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Issue No. 202 10 November 2003  
E D I T O R I A L

Governing the Corporates
Suburban branch manager Joy Buckland’s bid for a position on the ANZ Board raises important questions about the way our major companies are governed.

F E A T U R E S

Interview: Union for the Dispossessed
The Welfare Rights Centre's Michael Raper on 20 years of activism, the politics of punishment and how to make Australia egalitarian again.

Unions: Joel's Law
Building Workers have overcome powerful forces to push workplace safety back up the national agenda. But, Jim Marr writes, their "success" has come at an unacceptable cost.

National Focus: Spring Carnival
It must be spring: punting in Victoria, singing in South Australia, fighting in America. It’s all there in the national wrap from Noel Hester plus an Australian union movement rugby world cup class consciousness poll.

Bad Boss: Fina and Fiends
They sacked the job delegate, reinstated him after an IRC hearing, and sacked him again two weeks later. But that was just the beginning.

Industrial: The Price of War
Mass industrial action is brewing in Israel as the policies of the right-wing Sharon Government come home to roost, writes Andrew Casey.

Economics: Who's Got What
Frank Stilwell pours over the latest BRW Rich List to build a picture of the increasing gap between the haves and have-nots.

History: Containing Discontent
Racism against minorities has always been a stock in trade of politicans, writes Phil Griffiths

Review: An Honourable Wally
Most Australians probably look at our politicians and feel they could do a better job but when redundant meatworker Wally Norman gets the chance to find out he realises getting elected is a major hurdle, writes Tara de Boehmler.

Poetry: The Colours of Discontent
A thousand blossoms bloomed during the US President's spring-time colonial visit last month.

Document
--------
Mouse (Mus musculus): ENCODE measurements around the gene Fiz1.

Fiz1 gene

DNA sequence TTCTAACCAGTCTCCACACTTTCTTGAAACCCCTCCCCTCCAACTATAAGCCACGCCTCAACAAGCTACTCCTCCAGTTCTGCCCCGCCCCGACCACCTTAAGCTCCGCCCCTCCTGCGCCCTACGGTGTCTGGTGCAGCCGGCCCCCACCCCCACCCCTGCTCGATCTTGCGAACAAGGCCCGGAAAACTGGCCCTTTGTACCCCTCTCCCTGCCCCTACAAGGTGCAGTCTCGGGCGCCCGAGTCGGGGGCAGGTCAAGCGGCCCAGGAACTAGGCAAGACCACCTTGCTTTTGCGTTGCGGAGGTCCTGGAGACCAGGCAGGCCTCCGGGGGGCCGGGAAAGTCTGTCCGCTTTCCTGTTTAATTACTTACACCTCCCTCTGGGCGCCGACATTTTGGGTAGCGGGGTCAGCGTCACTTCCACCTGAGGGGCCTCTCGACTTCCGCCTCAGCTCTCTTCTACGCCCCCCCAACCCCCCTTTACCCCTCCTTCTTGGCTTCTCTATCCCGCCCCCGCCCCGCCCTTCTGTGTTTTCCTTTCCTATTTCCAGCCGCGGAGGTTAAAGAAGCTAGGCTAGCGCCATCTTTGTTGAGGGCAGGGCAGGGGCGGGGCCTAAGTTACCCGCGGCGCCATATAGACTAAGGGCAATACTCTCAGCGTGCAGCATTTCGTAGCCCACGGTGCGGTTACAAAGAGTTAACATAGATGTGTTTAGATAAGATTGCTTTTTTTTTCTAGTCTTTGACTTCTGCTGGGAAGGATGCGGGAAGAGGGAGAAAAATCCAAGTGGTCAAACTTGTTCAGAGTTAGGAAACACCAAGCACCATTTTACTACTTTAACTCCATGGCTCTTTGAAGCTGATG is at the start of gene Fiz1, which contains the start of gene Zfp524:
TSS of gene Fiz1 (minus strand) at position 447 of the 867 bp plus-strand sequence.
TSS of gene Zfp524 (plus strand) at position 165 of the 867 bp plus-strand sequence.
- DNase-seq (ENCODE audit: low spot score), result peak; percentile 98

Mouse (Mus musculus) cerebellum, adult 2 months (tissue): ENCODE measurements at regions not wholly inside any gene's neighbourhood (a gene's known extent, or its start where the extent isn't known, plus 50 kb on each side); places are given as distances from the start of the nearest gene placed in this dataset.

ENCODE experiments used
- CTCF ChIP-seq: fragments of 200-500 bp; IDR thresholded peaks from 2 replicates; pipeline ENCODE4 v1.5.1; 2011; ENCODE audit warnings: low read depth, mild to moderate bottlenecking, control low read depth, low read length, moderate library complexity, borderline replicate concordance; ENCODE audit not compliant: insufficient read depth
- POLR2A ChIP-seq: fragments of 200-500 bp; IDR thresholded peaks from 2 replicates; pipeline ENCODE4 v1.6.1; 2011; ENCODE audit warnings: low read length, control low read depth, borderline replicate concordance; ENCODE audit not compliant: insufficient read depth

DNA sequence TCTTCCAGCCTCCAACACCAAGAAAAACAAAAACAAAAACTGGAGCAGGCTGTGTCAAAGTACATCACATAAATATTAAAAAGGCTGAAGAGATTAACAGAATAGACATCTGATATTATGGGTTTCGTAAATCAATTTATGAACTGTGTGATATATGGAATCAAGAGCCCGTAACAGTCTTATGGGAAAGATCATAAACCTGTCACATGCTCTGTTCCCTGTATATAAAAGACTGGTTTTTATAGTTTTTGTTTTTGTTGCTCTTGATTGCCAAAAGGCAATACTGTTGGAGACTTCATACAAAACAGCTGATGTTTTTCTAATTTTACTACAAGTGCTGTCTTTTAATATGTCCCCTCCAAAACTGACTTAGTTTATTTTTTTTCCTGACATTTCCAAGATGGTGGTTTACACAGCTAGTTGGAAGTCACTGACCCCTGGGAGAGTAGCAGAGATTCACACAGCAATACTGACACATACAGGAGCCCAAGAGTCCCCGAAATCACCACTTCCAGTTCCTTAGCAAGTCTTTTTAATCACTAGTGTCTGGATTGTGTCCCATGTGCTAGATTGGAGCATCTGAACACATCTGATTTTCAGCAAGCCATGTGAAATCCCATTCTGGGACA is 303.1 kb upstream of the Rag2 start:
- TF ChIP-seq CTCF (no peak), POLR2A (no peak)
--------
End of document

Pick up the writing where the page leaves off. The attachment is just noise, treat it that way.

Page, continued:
N E W S

 Taskforce Sleeps As Cranes Crash

 Scabies, Filth in Upmarket Annandale

 ANZ Jumps For Joy

 Race That Couldn’t Stop Nangwarry

 Mandarins in $120m Disappearing Act

 BAT Stubs Out Junta

 Millions on Entitlements Line

 Workcover in Hold-Ups Gun

 Phoenix Rises … Again

 TAFE Takes To Thong Slapping

 Casual Work Is Health Hazard

 Activists Notebook

C O L U M N S

The Soapbox
Bush's Faith-Filled Life
The President's conversion, 'sense of divine calling' and struggle with sobriety are subjects of a forthcoming book, writes Bill Berkowitz

Sport
The Not So Smart Money
Phil Doyle is sick of big money ruining grass roots sport, and he’s taking his bat and going home.

Politics
The Westie Wing
The ongoing challenge for Labor members of parliament is to make what the Premier calls the ‘creative partnership’ between the Government and the union movement a reality, writes our favourite MP Ian West.

Postcard
Behind the Junta
Saw Min Lwin, Secretary for Trade Union Rights/ Human Rights for the Federation of Trade Unions Burma (FTUB), outlines the struggle for workers in his country.

L E T T E R S
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News

Millions on Entitlements Line


NSW workers will be millions of dollars a week better off if a landmark case gets up in the state’s Industrial Relations Commission.

The TWU, burned by the Ansett collapse, today launched test case that would ensure no NSW worker is robbed of his or entitlements in the future. While the TWU case is specific to the transport industry, any decision would be expected to flow across the entire workforce.

"Almost 19,000 Australian employees lose over $500 million a year, or $1.4 million a day, in unpaid legal entitlements," TWU secretary Tony Sheldon said.

"It's time employers in our industry accepted full responsibility for the legal entitlements of workers and made enforceable provisions to guarantee 100 percent protection of that money."

The union is also campaigning for the NSW Government to back a national scheme to protect workers around the country if the Federal Government refuses act.

Included amongst the witnesses expected to give evidence to the Commission is former Ansett employee, Allan May, who is still owed over $42,000 two years after the company collapsed.

The TWU claim would oblige employers to protect all unpaid wages, accrued leave, long service leave, wages in lieu of notice and redundancy pay by taking one of three protective measures:

- a guarantee from a bank or other financial institution

- an insurance policy to the value of owed entitlements, or

- a company-funded trust account


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